Learning to be Alone in Your 20s

As I attempt to navigate the complicated waters of 20-something relationships, I continue to make mistake after mistake. After my most recent relationship-but-not debacle, I’ve officially decided to swear off of relationships (and not-relationships). I’m thinking that I’ll jump back into the dating scene in a few years, when my peers decide labeling is a good thing again. However, I’ve been in back-to-back relationships for as long as I can remember and my best friends honestly doubt that I even know how to be single.

And they might be right, so it’s time to try and prove them wrong.

Focus on yourself. Apparently, this is a thing. When conquering the single life, it’s important to focus on yourself instead of focusing on finding The One. Work out. Eat better. Take up that hobby that you’ve been putting off. Being single allows you to spend time on yourself without feeling guilty about neglecting your person. If you’re like me and you’re used to factoring another person into your schedule, this one is hard but possible… I think.

Clean up your act. It’s time to put down the bottle of wine and stay in on Saturday nights. Bars and parties just lead to awkward one night stands, which can lead to even more awkward mornings. Sobriety is highly underrated in your 20s. It’s easy to abuse substances and go out on the weekends in an effort to ignore the fact that you’re single, but I can tell you right now that you’re (probably) not going to meet The One at a house party or over a bowl of stale bar popcorn.

Stay off of Facebook. When the majority of your FB friends are also 20-somethings, seeing their engagement photos and mushy statuses about being in love is bound to make you feel shitty about the single life. Sure, you don’t have to worry about where you go or who you hang out with, but you also don’t have someone sending you “good morning” texts.

Hang out with your friends. This one should go without saying but, for someone who’s used to being in a relationship, it can be difficult. (Hopefully you weren’t the type of person that sacrificed all of your friendships to hang out with your significant other, because you could be in tough shape in this department.) Make plans to hang out with your friends (sans alcohol) on a regular basis. Surprisingly, a relationship isn’t the only cure for loneliness.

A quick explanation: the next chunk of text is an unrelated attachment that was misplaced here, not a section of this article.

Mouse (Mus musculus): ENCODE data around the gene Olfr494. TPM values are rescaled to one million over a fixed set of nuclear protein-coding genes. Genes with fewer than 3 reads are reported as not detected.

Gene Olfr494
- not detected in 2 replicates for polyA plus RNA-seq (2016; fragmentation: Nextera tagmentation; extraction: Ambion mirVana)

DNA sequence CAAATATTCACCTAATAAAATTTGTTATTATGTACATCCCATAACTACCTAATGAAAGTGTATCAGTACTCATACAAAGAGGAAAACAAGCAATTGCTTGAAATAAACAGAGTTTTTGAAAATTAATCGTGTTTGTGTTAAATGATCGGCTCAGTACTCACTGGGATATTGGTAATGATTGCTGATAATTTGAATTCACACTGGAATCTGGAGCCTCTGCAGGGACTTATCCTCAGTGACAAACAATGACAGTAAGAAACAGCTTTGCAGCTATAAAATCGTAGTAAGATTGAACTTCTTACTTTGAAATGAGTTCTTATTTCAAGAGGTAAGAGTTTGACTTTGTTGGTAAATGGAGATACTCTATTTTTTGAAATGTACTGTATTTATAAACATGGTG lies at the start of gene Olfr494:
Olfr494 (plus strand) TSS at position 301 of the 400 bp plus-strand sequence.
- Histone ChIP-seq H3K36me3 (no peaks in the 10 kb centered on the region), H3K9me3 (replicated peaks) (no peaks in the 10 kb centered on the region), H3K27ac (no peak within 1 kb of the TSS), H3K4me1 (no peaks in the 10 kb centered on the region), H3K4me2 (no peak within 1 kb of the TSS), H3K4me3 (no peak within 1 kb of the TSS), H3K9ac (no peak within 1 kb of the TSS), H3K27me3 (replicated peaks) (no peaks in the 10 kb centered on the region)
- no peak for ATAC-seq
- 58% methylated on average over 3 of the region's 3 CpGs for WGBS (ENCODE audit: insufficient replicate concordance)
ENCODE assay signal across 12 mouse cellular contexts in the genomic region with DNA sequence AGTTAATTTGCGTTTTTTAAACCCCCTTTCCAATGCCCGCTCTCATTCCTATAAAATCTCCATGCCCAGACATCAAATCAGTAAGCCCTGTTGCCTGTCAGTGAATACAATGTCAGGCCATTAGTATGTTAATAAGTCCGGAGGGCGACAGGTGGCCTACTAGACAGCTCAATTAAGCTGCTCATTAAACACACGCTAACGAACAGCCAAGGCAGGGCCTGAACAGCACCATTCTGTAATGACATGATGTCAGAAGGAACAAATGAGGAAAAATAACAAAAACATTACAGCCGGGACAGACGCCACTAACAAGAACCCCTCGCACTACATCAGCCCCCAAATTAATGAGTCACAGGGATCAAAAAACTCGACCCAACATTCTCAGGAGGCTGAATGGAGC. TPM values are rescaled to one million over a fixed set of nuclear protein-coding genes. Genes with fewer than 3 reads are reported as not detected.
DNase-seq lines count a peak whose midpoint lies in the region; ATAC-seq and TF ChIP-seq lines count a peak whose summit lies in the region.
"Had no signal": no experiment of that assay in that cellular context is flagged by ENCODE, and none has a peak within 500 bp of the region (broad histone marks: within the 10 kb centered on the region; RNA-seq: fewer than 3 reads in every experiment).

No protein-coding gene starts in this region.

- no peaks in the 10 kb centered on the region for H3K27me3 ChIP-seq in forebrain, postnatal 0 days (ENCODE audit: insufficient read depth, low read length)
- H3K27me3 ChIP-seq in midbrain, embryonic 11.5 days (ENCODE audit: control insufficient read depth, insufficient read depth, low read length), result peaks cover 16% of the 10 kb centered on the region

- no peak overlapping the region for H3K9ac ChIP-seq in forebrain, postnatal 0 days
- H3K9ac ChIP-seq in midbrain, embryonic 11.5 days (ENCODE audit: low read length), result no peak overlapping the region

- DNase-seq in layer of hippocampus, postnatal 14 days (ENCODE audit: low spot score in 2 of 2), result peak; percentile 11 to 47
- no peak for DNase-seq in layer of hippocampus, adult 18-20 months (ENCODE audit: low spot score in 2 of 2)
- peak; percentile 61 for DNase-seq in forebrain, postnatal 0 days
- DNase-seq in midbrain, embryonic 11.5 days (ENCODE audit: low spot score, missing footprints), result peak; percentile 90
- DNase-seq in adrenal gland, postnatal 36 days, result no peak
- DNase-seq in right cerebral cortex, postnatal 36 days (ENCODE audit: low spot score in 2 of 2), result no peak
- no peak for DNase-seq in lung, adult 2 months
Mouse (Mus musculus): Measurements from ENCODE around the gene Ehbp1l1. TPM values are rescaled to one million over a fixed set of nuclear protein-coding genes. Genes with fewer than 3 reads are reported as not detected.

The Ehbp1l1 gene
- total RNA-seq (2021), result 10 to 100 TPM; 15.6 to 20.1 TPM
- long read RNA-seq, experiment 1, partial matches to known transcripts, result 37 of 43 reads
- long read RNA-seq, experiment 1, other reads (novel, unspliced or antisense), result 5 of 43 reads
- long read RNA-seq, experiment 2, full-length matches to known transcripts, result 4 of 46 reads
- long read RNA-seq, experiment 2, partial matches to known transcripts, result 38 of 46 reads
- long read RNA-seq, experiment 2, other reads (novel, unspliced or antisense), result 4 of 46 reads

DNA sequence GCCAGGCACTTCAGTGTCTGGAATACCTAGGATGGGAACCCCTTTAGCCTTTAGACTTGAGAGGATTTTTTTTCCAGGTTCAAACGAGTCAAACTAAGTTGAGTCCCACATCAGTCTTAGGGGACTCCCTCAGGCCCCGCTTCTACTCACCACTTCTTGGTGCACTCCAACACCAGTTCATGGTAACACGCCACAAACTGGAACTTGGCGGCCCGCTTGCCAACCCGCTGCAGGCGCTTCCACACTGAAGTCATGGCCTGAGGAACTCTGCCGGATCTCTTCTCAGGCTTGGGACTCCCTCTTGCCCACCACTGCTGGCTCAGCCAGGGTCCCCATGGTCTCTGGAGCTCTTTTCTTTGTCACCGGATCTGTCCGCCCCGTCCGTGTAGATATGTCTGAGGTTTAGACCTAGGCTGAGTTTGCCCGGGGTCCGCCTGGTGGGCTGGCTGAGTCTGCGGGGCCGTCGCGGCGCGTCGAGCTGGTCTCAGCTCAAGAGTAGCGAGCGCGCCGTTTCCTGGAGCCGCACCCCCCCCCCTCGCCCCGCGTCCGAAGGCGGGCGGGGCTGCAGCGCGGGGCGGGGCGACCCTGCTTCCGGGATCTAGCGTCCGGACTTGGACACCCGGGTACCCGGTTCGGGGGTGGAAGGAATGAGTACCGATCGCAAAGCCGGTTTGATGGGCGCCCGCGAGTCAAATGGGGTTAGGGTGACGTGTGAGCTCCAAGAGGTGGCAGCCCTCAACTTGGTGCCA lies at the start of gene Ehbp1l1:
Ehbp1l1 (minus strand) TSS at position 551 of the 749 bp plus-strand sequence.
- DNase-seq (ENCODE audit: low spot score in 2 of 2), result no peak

Learn to let go. It’s impossible to be single and happy when you’re running through all of the moments you’ve had with the people you’ve loved. Put away photos and gifts. Don’t think about all the great characteristics of your exes – it ended for a reason and it’s just not productive. Be thankful that he or she was in your life for whatever amount of time, and move on.

Ignore the media. You’re in your 20s. Stop thinking about marriage and babies. Don’t pay attention to the people in your life that you’re becoming an old maid or the media expectations for your future. Being a bachelor is seen as a wonderful, kickass lifestyle that is the envy of married men everywhere – so, ladies, it’s time for us to have bachelorette pads and enjoy ourselves, too.

Learn to depend on yourself. Being single means not having an automatic date every weekend. It means going places without a plus one. It means awkwardly pulling out your phone and scrolling through Twitter when you feel out of place around your coupled-up friends. But it also means that you can make plans without consulting someone else first. It means that you can learn to be yourself and find an independence that only exists in the world of singles.

Figure out what you want. When you bounce from relationship to relationship, it’s hard to know what went wrong and why. Take some time to think about what you want in a partner – and what you don’t want. Date people that you wouldn’t normally consider your “type.” Figure out what your priorities are and stick to them; there’s no point to dating someone that you know it’ll never work out with. Don’t settle for someone just because you don’t want to be alone.

Make a change. I’ve had so many friends that haven’t dyed their hair or haven’t gotten tattoos or haven’t (insert anything here) because their significant other “wasn’t into it.” When you’re alone, you can change your life in any way you want without worrying about what your SO is going to think… Because you don’t have one. So dye your hair pink. Grow a mustache. You do you.

Being alone is a difficult journey when you’re a 20-something. But being alone doesn’t equate to being lonely.

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2 thoughts on “Learning to be Alone in Your 20s

    • Pittelko says:

      I tend to write in list form because people have such short attention spans and studies have shown that people are more likely to read things in list form. I certainly write in other formats, as well :)

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